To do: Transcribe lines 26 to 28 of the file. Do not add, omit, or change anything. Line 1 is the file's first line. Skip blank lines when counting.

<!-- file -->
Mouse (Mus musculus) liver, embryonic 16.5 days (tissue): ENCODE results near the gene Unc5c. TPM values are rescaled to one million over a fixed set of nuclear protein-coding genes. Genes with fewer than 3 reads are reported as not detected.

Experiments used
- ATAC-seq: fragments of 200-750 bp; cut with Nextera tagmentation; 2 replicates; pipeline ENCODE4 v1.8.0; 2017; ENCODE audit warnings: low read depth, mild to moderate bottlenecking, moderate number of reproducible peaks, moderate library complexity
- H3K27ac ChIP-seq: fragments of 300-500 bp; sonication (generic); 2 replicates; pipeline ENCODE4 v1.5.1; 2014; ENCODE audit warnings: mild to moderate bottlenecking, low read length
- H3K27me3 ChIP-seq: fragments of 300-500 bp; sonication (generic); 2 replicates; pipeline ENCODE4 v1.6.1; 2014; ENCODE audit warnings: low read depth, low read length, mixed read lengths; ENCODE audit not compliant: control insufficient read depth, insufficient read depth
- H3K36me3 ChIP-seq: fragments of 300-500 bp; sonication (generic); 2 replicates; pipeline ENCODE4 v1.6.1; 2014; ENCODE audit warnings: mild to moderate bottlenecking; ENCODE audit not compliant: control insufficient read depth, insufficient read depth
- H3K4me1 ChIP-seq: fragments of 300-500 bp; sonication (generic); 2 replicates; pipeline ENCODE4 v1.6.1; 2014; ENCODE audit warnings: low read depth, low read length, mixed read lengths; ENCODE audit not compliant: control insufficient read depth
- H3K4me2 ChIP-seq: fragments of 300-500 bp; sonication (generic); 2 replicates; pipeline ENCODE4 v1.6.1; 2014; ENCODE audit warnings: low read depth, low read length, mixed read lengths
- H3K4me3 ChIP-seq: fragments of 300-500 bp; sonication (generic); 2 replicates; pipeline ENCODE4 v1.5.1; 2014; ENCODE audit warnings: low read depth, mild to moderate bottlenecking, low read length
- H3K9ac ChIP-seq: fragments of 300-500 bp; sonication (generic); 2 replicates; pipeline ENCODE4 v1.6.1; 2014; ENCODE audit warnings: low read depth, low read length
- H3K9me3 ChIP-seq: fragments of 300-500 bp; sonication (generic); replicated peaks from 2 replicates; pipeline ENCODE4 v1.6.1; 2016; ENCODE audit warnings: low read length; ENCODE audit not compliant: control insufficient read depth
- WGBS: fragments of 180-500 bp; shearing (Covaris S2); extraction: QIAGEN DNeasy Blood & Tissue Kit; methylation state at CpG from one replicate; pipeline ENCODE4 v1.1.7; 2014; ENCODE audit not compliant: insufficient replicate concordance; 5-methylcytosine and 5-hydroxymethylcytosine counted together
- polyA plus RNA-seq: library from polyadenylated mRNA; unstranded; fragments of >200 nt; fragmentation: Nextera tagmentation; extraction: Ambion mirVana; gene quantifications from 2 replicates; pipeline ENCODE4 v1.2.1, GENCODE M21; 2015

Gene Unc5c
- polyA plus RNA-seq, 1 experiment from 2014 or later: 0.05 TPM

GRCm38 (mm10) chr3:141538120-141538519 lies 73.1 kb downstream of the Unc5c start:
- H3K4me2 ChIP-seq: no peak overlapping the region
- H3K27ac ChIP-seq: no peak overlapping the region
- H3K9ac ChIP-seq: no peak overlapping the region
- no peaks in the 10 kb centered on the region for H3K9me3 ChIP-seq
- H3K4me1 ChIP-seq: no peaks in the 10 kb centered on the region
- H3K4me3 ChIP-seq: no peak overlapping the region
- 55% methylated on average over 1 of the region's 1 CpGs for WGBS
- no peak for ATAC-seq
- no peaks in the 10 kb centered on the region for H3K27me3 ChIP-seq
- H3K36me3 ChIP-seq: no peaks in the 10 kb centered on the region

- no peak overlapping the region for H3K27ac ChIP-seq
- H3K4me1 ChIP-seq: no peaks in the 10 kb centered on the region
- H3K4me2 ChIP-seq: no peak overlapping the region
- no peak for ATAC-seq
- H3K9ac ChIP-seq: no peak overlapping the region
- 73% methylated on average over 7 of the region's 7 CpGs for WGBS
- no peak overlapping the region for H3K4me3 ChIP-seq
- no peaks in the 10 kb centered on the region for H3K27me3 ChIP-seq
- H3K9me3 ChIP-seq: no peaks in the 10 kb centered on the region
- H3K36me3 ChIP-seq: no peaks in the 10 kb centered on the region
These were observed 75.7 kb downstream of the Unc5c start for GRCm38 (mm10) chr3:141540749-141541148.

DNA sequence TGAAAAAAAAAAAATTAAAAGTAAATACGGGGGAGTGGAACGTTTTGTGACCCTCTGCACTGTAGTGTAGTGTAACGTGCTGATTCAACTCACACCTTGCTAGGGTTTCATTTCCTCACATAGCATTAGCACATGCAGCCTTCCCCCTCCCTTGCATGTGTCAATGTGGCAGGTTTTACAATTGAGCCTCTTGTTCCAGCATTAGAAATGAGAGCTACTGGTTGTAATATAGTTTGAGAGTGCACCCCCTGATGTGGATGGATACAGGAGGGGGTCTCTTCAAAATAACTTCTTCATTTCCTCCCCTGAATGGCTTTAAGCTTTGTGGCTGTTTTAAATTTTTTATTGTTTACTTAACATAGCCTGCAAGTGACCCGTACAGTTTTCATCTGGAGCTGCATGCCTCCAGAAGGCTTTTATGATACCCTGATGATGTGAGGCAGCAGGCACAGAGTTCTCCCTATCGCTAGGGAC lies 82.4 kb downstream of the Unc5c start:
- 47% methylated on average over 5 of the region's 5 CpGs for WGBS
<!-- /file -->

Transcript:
- H3K36me3 ChIP-seq: no peaks in the 10 kb centered on the region

- no peak overlapping the region for H3K27ac ChIP-seq
- H3K4me1 ChIP-seq: no peaks in the 10 kb centered on the region